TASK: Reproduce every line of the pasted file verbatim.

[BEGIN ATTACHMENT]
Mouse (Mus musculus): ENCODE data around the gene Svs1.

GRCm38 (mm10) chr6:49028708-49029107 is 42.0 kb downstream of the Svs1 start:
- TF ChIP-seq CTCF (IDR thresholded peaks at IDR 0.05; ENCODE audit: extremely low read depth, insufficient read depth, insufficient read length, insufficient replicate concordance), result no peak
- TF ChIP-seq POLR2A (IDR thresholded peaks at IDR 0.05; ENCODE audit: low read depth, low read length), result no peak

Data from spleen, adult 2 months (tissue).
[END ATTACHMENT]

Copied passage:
Mouse (Mus musculus): ENCODE data around the gene Svs1.

GRCm38 (mm10) chr6:49028708-49029107 is 42.0 kb downstream of the Svs1 start:
- TF ChIP-seq CTCF (IDR thresholded peaks at IDR 0.05; ENCODE audit: extremely low read depth, insufficient read depth, insufficient read length, insufficient replicate concordance), result no peak
- TF ChIP-seq POLR2A (IDR thresholded peaks at IDR 0.05; ENCODE audit: low read depth, low read length), result no peak

Data from spleen, adult 2 months (tissue).